Travel Budget: Calaguas Island

I’ve been coming across blogs about Calaguas Island, but truth be told, as much as I am interested to go there, I couldn’t be bothered to plan going there because it seemed so hard. I prefer going to destinations where you just hop on a plane, ride a trike, taxi or van and you’re at the town already. As the saying go, nothing worth having comes easy. All that effort to go to the Calaguas is certainly worth it.

Calaguas Island
Calaguas’ pristine white beach

What finally got me to go there was when one of the bloggers I follow announced that Calaguas is one of her destinations this year. One comment and a seat sale later, I am booked for a flight to Naga. Naga is the closest airport served by most domestic airlines. The closest is Daet, which is served by Seair, though only seasonal. From Naga, you have to ride a van to Daet, then transfer to another van to Paracale. In Paracale, you have to find a willing boatman (and an available boat) to take you out to Calaguas, and buy supplies for your stay there, since there are no stores, no electricity and no water.

Save for the boat rental, the airfare and the van rides, this is a fairly inexpensive trip. It can be made cheaper if you take the bus instead of the plane, and just stay overnight. I think the bus schedule works well for a quick weekend getaway to a gorgeous deserted beach.
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Travel Budget: Kota Kinabalu

One of the reasons why I was having second thoughts about going to Sabah was money. I had some unexpected expenses last January and I have several trips lined up in the coming weeks, so I figured it’d be better to cut my losses at Php 1,289 (my airfare) instead of spending so much more on the trip. However, in the end I threw caution to the wind and went to have an awesome trip.

Kota Kinabalu is pretty cheap compared to other Malaysian cities. Sure, the taxi drivers are averse to using the meter, but KK is so small you can just walk anywhere (except to the Mount Kinabalu Park and other attractions because it’s FAR). I’ve had a couple of expensive meals over the weekend, and I was surprised that my end total is just Php 1,337. Shopping in Kota Kinabalu is not too exciting, except if there are sales I suppose. Some of the items sold in Peninsular Malaysia is also available in Sabah, but there are also a number of brands and products that are locally produced like teas and cigarettes.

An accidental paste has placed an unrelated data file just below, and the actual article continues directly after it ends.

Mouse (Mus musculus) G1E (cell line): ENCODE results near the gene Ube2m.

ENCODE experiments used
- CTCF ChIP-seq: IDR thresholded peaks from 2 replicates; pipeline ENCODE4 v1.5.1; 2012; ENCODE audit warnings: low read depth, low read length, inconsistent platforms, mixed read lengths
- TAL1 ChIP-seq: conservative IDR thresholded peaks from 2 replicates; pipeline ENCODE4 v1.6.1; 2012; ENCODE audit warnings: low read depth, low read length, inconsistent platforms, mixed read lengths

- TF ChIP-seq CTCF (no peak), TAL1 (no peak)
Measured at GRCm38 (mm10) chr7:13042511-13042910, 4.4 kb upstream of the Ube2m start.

There are a number of souvenir shops in the shopping centers, but if you’re looking to buy Sabah tea, it’s best to check the supermarket, as the prices are much cheaper. There’s also the handicraft market, or the former Pasar Filipino (Filipino market), where local souvenirs are sold (batik, wood carvings, anything and everything made with sea shells).

A final note on Sabah: if you’re bringing US dollars, make sure that they are series 2006 or more recent. Money changers do not accept dollars from earlier years, which is a real pain. There are plenty of ATMs that accept VISA and Mastercards, so you can make a cash advance if needed (some hostels, like the Lavender Lodge does not accept credit card payments).
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Travel Expenses: Bangkok part 2

Continuing on with my post-trip series, here’s my travel expenses for Bangkok, Thailand. Like the previous post-trip accounting posts, this only include the land transfer coming into the country. Also, I did not include the costs for the doll things I hoarded in BKK.

For five days and four nights in a major city, this is a pretty cheap trip.
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Travel Expenses: Siem Reap, Cambodia

Traveling solo is really more expensive than traveling with a group. Unless you find other travelers to share the cost, you’ll be paying big money for the guide and transportation. When I was doing a rough draft of my travel budget, I knew Cambodia would be the most expensive destination, that’s why I made it my first country to visit.

I managed to keep my expenses lower than my estimate, but it’s still quite high, in my opinion. But in the end it’s a pretty good investment, as the Angkor Wat is really worth the visit.

All the costs listed in here are those that I inccured within Cambodian borders, including the plane fare.
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Travel Expenses: Hong Kong

I’m back from my trip to Hong Kong over the weekend. Since I always keep track of my expenses for every trip, the budget is always the first entry to be finished.

This Hong Kong trip was certainly one of the cheapest trip I’ve had lately, specially since it was an international trip (coming close to Batanes and Boracay in terms of value). I’m quite proud that I was able to stay below my budget. I even have extra money! I guess the perk about being so exhausted is that I’m not in the mood to buy anything.

I was so used to seeing prices in US, Australian and Singapore dollars that when I see the prices in Hong Kong, it all seemed expensive to me. The average rate for US$1 is Php 48, AU$1 is Php 30.84, and SG$1 is Php 31.42, while HK$1 is only Php 6.3.

Another thing about this trip was that we avoided the usual tourist hotspots. We did go to the Temple Street night market, but that’s about it. Our major activity was watching the local festival, and hiking on the Wilson Trail in eastern Hong Kong.
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